Emergency medicine residency at uOttawa harnesses the full extent of online platforms

Posted on Tuesday, September 29, 2020

Dr. Michael Ho delivers lecture via MS Teams.

By Chonglu Huang
Staff Writer

From the time that COVID-19 moved many classes online, educators at the Faculty of Medicine have kept the curriculum on track via virtual platforms like MS Teams, Zoom and TOH Weblink.

For new medical residents in the Department of Emergency Medicine (EM) at uOttawa and The Ottawa Hospital, program directors Dr. Michael Ho and Dr. Lisa Thurgur said that the program hasn’t missed a beat in delivering quality education.

From weekly clinical presentations to journal clubs to wellness events, the emergency medicine team has made it possible to go virtual with an extensive array of learning opportunities for residents.

"We have an incredible administrative team and thanks to them we didn’t miss a beat. We didn’t lose or postpone any core academic sessions since COVID-19 hit us in March,” said Dr. Ho.

In emergency medicine, clinical case-based presentations such as Core Rounds and Grand Rounds have all shifted online since the pandemic began; even yoga, trivia and CrossFit sessions are available virtually.

"I think the fact that our specialty tends to be innately adaptable and comfortable with unusual situations gave us a starting advantage,” said Dr. Doran Drew, a co-chief resident in EM. “The cohesiveness of both our staff and resident group, along with our award-winning admin team and our overall departmental dedication to education, are what really made this happen so seamlessly—cancelling everything was never considered an option.”

Furthermore, a regular feedback process from residents through on-going surveys helped refine the virtual learning experience down to a science in itself.

“The most common feedback has been the importance of presenters being ready for their sessions,” explained Kymber Tran-Ai, a member of the EM admin team. “Tweaking their presentations to reflect the virtual environment, as well as sending out materials in advance, all enhance the flow of the live talk.”

One trick to increase engagement online is to encourage attendees to use both microphone and video to talk to one another and ask questions in meetings.

“The discussion is much richer, and there’s a heightened sense of community,” said Dr. Ho. “While some attendees can be camera-shy initially, the uptake to video has increased over time as people get more comfortable and experience the value of interactivity.”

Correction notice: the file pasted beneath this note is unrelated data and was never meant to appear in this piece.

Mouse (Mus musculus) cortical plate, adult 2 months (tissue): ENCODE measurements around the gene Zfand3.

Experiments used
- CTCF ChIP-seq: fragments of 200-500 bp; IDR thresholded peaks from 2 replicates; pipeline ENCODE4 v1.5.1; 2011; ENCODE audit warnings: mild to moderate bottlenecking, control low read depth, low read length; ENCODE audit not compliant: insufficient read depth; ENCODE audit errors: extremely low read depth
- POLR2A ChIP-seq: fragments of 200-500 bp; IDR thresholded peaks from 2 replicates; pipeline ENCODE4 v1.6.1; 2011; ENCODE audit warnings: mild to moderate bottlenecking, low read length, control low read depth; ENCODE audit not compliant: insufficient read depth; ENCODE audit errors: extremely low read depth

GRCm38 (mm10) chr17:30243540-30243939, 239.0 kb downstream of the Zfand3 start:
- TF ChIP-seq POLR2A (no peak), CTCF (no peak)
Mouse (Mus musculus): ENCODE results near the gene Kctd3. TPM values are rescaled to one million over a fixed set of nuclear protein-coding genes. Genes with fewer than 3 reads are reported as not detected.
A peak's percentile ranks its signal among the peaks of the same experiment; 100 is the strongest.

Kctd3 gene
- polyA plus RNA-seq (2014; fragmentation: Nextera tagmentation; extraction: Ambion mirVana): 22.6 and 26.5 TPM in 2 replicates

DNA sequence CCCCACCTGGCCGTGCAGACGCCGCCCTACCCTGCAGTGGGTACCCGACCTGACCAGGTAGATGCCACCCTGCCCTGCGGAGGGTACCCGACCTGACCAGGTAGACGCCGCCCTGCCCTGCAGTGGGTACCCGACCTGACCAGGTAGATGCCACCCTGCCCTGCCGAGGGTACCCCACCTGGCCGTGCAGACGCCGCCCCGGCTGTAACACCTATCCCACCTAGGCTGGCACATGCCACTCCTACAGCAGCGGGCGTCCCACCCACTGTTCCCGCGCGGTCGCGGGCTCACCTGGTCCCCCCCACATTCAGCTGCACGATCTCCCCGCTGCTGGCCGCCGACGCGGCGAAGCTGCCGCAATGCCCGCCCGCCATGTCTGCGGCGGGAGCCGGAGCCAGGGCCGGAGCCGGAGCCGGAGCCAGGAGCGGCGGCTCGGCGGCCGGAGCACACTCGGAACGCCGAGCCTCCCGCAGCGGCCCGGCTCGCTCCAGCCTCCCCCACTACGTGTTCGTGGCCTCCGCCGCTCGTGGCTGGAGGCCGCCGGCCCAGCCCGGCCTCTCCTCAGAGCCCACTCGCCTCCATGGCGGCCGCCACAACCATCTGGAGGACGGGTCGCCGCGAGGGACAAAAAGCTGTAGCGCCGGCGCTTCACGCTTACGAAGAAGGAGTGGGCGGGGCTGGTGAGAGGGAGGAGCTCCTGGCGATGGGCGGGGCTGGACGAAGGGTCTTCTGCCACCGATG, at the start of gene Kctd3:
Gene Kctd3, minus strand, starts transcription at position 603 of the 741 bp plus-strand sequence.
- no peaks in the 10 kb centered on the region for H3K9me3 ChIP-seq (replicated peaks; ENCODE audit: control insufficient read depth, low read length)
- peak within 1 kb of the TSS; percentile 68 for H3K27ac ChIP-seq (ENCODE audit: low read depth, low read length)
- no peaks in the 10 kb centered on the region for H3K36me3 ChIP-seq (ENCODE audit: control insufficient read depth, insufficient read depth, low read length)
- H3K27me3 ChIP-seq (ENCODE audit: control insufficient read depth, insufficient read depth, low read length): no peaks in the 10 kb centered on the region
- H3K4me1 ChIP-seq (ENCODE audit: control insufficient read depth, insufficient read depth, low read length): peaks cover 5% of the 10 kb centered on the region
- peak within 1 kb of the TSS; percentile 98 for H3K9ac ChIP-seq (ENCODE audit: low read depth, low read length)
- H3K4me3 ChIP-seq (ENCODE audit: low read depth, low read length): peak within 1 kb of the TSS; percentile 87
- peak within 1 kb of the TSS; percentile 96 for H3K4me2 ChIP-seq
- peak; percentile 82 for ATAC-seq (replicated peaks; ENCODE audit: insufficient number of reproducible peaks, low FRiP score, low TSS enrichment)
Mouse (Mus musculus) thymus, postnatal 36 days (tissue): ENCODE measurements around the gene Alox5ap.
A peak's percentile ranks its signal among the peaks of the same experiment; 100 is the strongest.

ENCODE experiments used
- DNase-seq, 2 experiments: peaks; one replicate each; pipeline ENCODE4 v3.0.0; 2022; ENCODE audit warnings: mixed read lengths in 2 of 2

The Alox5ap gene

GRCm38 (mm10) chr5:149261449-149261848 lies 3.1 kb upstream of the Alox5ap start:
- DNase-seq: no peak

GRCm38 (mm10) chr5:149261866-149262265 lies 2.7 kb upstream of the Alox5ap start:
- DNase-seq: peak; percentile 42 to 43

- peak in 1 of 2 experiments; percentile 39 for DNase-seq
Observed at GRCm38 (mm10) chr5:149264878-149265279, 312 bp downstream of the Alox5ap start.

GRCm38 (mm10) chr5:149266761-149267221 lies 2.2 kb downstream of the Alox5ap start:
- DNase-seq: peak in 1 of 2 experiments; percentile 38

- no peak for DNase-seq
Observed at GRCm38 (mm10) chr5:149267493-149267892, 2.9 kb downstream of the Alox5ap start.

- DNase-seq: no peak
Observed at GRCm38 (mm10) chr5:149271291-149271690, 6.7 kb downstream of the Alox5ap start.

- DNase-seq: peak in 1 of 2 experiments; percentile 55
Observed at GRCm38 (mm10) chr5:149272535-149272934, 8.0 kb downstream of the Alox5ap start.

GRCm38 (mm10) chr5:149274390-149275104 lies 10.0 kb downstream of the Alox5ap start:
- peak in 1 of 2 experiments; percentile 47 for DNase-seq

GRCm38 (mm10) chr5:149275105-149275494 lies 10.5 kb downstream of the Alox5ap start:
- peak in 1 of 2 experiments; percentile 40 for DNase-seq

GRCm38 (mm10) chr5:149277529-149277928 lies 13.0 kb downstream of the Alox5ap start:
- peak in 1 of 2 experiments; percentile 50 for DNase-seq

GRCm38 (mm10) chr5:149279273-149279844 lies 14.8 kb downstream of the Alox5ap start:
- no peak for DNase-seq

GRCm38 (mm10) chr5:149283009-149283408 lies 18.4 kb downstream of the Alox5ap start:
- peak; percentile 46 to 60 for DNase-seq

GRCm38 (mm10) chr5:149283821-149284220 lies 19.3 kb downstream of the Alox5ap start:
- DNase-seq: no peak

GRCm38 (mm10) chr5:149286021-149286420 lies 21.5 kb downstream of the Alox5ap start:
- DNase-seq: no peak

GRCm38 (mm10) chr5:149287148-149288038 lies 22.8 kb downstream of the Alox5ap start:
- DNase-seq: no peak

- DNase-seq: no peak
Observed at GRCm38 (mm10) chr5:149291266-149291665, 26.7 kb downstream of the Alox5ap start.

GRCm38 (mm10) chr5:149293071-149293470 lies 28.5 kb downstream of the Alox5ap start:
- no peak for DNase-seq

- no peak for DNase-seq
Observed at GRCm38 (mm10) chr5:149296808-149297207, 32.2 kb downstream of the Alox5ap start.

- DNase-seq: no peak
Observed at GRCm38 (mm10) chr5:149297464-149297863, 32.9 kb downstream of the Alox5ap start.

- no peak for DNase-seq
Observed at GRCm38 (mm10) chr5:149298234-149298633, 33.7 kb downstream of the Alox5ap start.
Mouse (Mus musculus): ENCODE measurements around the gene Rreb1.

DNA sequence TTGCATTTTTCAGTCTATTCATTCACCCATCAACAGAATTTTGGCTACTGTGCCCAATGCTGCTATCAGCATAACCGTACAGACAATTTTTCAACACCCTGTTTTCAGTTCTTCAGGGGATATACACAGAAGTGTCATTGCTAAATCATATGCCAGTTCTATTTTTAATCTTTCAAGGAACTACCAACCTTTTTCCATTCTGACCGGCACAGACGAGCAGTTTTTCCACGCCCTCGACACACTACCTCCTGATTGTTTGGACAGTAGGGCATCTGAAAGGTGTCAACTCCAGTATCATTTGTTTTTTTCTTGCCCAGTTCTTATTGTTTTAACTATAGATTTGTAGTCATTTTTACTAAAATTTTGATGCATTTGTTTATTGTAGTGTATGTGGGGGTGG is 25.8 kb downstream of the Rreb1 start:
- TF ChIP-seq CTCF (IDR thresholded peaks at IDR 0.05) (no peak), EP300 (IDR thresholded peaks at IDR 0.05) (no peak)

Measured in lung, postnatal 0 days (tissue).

Another handy online approach is the use of “breakout rooms” on certain platforms to split discussions into smaller groups of four or five people so that everyone can voice their insight and get to know their peers. 

The Department of Emergency Medicine also launched a series of virtual core emergency medicine symposiums over the spring and summer; an initiative spearheaded by chief residents, Dr. Doran Drew and Dr. Renée Bradley. This initiative has allowed prospective residents to get to know the speciality and ask questions about this area of medical practice.

“We knew medical students had initially been taken off their clerkships at the start of pandemic lockdown, but we still wanted to give them a chance to learn about emergency medicine and the kind of patient care we provide,” said Dr. Ho.

For the Department of EM, the transition to a new online learning reality has largely been a story of success, perseverance and grit.

Several uOtttawa EM residents have since published papers in the Canadian Journal of Emergency Medicine on how to enhance online learning through sharing the lessons learned from their own recent experiences.

Dr. Garrick Mok, a fourth-year emergency medicine resident, published an article that summarizes how training programs can maximize resident learning during a pandemic. And Dr. Tetyana Maniuk, a third-year emergency resident, wrote a peer-reviewed article that describes practical tips to improve wellness during COVID-19.

"I think our department adapted very quickly to virtual formats,” said Dr. Miguel Cortel-LeBlanc, an emergency physician at The Ottawa Hospital.

“We gathered a lot of user experience data early so we could make improvements week to week. We prioritized responding to people’s concerns and difficulties as quickly as we could to maintain momentum and engagement.”

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